A 13-Part Series to Love or Hate
The Chandra Levy series, on Page 1 for 13 days, has provoked these kinds of comments: Lurid! Appalling! A waste of time! And these: Fascinating! Totally hooked! Riveting!
No investigation in my 2 1/2 years here has provoked such sharply opposing reader comment as the series on the seven-year-old unsolved murder of the Washington intern, who was having an affair with a congressman.
All but two of the approximately 75 readers who called or wrote to me were critical of the project; by Friday, in the online comments posted with stories, critics outnumbered fans about 410 to 70.
Yet it was clear from e-mails to the reporters -- Sari Horwitz, Scott Higham and Sylvia Moreno -- that many readers were engrossed. The series was phenomenally popular online, outpacing other recent investigative series. And, for the first time, Post reporters engaged with readers in an online dialogue through a daily Reporter's Notebook; the comments (more than 500, but with many repeaters) were mostly positive.
The critics said The Post was turning tabloid and decried the series as a waste of newsprint and time. Many readers cited other issues they felt were far more worthy of a year-long investigation; almost all said that 12 parts and an epilogue were far too much, especially on Page 1.
Each day's installment revealed new facts based on interviews and thousands of pages of documents never before accessed. Yet readers who contacted me saw the series as a rehash with little new. The suspect that the series points to, Ingmar A. Guandique, was named in a Post story in 2002 and is serving time in prison for assault. Today, a list of the most important new facts will be posted online in the Reporter's Notebook.
Philip Evans of Kensington, who said the Post "is capable of extraordinary investigative reporting," wrote that he had "learned nothing new of any importance that could not have been fully reported in a single news story" and that the series "pushes real news off Page 1 for two weeks."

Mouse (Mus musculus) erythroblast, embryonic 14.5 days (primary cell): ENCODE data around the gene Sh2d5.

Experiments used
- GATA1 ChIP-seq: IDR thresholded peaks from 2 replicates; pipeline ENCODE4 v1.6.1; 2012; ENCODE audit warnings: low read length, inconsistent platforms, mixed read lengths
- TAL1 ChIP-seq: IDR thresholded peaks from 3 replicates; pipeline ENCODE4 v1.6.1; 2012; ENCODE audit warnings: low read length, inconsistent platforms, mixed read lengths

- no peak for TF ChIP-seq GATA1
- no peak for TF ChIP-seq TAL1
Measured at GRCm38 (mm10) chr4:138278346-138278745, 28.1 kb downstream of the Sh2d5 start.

Readers pointed to other murder and missing-persons cases and wondered why The Post focused on Levy. I think it's clear that it was because there was a media frenzy over her affair with Rep. Gary Condit (D-Calif.), who was driven from office. Mark Handel of the District wrote: "The articles discussing him really should have noted clearly, and at the top, that in the end basically no evidence was found implicating him in any foul play."
The series pointed out the horrible error in police communication that kept Levy's body from being discovered for months. But it was no surprise to the readers who wrote me about other errors by District police and the U.S. Park Police.
Other readers loved the serial format and looked forward to opening the paper each day for the next installment. Ginny Hines Parry of Alexandria wrote: "As the mother of two teenage daughters, I am very thankful that the Washington Post has so thoroughly reviewed the case and placed the resultant stories prominently on the front page. . . . The parents of the young woman believed that their daughter would return home safely. And, failing that, the parents wanted to trust that those responsible for killing their only daughter would be brought to justice. They are still waiting. And so is the public."
Those who liked the series hung on every word, had their own theories and said they learned from the behind-the-scenes approach. Robert Thompson of South Riding wrote to one of the reporters: "If your series on Chandra Levy doesn't win some sort of prestigious award it will be a crime. This is by far and away some of the best writing I've ever read in The Post. You should be proud of this one. It's so intriguing and riveting."
Jeff Leen, assistant managing editor for investigations, said, "It is a good reader and it is D.C.'s most famous unsolved murder, but more importantly it is an accountability piece about egregious District and Park Police screw-ups. It is also a tale of the tabloid and mainstream press pack journalism that helped derail the investigation. The series was conceived as both an ongoing evolution of the way we do projects and an attempt to experiment with new forms on the Web. From the beginning, the motivation and purpose was police accountability as well as trying to get to the bottom of why a famous murder remained unsolved."